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Shorten Likely To Remain As Labor Leader, But Turnbull Could Be Dumped From Liberals

One spent the day doing a victory lap, the other stayed home.

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The morning after the morning after and still no result from the longest election campaign in Australian history. The Australian Electoral Commission will continue counting on Tuesday, but they're predicting it may take two weeks to finalise the results. Meaning, we might not know who the prime minister is until the end of July.

Despite not knowing if he's won, drawn or, as he says "come second", Bill Shorten has embarked on a thank you tour of the country. On Monday he was met by cheers on the streets of Penrith, bombarded with selfie requests and chants of "go Shorty" and "we want Bill!"

Mark Metcalfe / Getty Images

Labor's thank you tour kicked off in Sydney's West where it picked up three seats from the Liberals on Saturday night - Macarthur, Lindsay and Macquarie.

Shorten's planning similar visits to Queensland, Tasmania and possibly Western Australian in upcoming days, and Labor predict he'll be met with similar fan-fair.

His pseudo-victory lap is in stark contrast to Malcolm Turnbull, who is holed-up in his Point Piper Mansion in Sydney.

Both leaders have spent the last 24 hours on the phone to the crossbench politicians who may decide Australia's next prime minister if we end up with a hung parliament.

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Labor has called on Turnbull to resign, saying he's not up to the job and the Australian people have given him no mandate to rule.

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"He's taken this nation to an election on the basis of stability. He's delivered instability. His own party know he's not up to the job. Quite frankly, I think he should quit,” Shorten said.

"He Brexit-ed himself!” he zinged.

Conservative politicians are blaming the Liberals poor result on Malcolm Turnbull, saying tens of thousands of Australians abandoned the party in favour of One Nation and Derryn Hinch because the PM refused to talk about boats, asylum seekers, immigration and islam.

They say with Tony Abbott as Prime Minister they would have retained the seats they lost in Queensland, NSW and Tasmania.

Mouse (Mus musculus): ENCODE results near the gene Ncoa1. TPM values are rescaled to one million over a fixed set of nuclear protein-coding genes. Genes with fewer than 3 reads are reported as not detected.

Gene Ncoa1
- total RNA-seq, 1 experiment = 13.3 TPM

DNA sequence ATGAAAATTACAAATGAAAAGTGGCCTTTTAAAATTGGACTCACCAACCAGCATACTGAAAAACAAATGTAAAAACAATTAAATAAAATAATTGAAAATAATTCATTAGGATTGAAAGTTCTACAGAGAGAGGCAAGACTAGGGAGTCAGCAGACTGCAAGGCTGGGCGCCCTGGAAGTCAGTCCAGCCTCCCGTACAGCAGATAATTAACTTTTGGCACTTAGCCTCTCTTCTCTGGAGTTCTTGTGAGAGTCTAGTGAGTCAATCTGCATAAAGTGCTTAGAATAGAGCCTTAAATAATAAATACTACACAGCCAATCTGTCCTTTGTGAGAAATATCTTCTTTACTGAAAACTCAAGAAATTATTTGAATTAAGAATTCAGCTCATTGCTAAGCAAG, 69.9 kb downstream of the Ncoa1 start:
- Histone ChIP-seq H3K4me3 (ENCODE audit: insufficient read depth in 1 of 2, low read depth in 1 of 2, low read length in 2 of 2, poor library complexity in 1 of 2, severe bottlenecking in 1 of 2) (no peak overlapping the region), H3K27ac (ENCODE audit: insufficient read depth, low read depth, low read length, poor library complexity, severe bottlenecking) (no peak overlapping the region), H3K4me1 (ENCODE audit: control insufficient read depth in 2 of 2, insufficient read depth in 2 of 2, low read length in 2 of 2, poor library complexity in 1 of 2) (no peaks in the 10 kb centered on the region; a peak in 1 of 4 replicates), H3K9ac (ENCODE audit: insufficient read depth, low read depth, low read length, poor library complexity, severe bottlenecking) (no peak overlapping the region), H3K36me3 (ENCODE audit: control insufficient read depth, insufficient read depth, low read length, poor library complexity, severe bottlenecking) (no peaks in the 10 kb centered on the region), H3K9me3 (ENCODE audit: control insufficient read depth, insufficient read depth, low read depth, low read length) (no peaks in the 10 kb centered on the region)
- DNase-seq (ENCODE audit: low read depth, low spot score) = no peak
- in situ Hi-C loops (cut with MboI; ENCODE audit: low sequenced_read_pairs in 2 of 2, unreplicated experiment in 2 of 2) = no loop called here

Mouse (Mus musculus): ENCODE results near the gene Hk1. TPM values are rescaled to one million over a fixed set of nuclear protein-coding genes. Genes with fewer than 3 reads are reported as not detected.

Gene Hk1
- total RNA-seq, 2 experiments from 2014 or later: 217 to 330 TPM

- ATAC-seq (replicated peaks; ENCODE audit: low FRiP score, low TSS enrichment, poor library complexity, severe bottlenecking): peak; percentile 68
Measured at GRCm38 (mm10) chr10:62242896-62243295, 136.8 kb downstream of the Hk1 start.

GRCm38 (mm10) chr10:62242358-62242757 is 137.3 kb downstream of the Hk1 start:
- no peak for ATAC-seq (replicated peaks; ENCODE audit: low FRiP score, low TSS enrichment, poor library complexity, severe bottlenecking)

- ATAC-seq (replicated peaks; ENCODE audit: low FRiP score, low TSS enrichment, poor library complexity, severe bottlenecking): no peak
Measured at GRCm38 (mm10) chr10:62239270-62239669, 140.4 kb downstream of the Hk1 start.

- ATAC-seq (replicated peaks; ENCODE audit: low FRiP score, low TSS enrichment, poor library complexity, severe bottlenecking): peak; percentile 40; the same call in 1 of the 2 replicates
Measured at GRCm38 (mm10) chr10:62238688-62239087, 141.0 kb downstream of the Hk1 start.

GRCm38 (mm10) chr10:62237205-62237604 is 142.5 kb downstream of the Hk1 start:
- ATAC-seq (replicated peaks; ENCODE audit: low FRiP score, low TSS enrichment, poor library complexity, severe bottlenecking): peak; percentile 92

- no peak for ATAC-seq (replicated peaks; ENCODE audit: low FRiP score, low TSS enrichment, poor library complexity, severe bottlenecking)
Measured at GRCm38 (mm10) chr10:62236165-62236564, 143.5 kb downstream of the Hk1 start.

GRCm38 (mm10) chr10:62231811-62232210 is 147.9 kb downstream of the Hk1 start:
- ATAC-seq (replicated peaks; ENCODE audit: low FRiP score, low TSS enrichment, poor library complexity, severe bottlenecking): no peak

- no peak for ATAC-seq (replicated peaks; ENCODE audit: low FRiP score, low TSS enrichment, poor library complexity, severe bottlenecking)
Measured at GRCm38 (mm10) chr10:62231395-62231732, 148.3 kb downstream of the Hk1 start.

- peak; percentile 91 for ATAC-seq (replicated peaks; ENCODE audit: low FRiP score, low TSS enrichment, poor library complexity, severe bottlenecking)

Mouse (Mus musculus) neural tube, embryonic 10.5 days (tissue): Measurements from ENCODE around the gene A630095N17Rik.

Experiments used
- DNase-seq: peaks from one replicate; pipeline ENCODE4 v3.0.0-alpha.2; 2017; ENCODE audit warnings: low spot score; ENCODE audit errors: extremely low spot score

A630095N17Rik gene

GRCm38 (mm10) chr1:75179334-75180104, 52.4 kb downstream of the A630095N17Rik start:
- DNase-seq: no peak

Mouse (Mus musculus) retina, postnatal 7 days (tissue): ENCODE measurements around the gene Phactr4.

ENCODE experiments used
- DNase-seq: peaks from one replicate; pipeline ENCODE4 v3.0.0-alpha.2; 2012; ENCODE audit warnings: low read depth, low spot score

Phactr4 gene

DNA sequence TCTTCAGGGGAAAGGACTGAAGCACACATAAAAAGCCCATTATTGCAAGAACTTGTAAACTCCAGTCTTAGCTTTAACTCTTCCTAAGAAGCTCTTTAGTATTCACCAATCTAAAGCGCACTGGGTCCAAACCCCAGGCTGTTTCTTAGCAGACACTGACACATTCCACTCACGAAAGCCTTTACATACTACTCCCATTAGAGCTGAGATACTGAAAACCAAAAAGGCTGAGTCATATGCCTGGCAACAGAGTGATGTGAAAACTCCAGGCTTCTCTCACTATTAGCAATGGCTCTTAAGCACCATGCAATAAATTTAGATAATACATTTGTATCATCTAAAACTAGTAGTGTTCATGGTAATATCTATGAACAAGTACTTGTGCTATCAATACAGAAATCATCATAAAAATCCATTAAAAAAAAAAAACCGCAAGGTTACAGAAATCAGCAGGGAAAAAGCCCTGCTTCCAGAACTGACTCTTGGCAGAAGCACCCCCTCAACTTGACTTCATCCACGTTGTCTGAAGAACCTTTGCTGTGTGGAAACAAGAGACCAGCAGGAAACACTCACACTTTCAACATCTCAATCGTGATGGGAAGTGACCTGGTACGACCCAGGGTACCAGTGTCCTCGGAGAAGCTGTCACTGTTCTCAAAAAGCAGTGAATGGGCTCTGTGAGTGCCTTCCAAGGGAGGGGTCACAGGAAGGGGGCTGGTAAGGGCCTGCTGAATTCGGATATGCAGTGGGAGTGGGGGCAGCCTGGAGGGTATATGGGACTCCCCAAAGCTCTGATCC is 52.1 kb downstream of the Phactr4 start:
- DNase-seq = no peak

South Australian Liberal Senator Cory Bernardi says Malcolm Turnbull’s future is “up for debate”.

He told 2GB on Monday afternoon that the Liberal party had neglected the issues and concerns of mainstream Australia so they looked (and voted) somewhere else.

During the campaign Turnbull said Pauline Hanson was “not a welcome presence in the Australian political scheme”, which conservatives fear sent a message to people that their views won’t be represented by the LNP.

Labor hasn't officially won, drawn or lost the election, but that hasn't stopped whispers about the future of Shorten's leadership.

Since Saturday he's maintained he has "no concerns" about a possible challenge after the result is announced.

"I haven't felt more secure in my position as leader at any time in the last three years as I do today," he maintained.

Albanese said he won't mount a leadership challenge telling his local paper the election was like extra time in a football game and “you don’t change captains in extra time. Period.”

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“My whole career, I have been a team player and have never put myself before the Labor Party and I’m not about to start now,” Mr Albanese said.

Technically, no one can put up their hand to challenge Bill Shorten for the leadership until Labor officially loses the election.

Under the new leadership rules, brought in by Kevin Rudd in 2013, if Labor doesn't form government, the position of leader is automatically spilled.

If more than one person nominates, a ballot of the parliamentary Labor Party and the broader party membership will be held to determine the outcome.

The only way to then remove the leader would be for 60% of Labor caucus members to sign a petition requesting a new election.

If there is a leadership spill, it may take a month or so to determine who will be the next Labor leader.

The lack of a clear result hasn't stopped rumours about Shorten's future being spread, with former deputy Labor leader Anthony Albanese's name at the centre of them.

Members of both the left and the right in the Labor Party are lining up to declare Bill Shorten has their full support to remain leader of the party.

BuzzFeed News couldn't find a single person from either side that would commit to voting for someone other than Shorten in a future leadership spill.

Deputy leader Tanya Plibersek has ruled out putting her hand up for the leadership on Radio National on Monday and she can't see anyone else having a claim on Labor's leadership.

Mark Metcalfe / Getty Images

"This is really a fantastic result for Bill. He's led a united team. We have put out a very positive policy agenda. We've come closer than anybody ever imagined. On top of the fact, obviously, we saw off Tony Abbott and Joe Hockey some time ago, we have now seen off another Liberal Prime Minister.

"I think Bill's achievement speaks for itself. He has done a great job. I'm sure everyone will be delighted to support him and show that they are so proud of him for the job he's done," she said.

Labor MPs Stephen Conroy, Michelle Rowland, Nick Champion and Brendan O'Connor have also publicly backed Shorten.

Alice Workman is a political reporter for BuzzFeed News and is based in Canberra.

Contact Alice Workman at alice.workman@buzzfeed.com.

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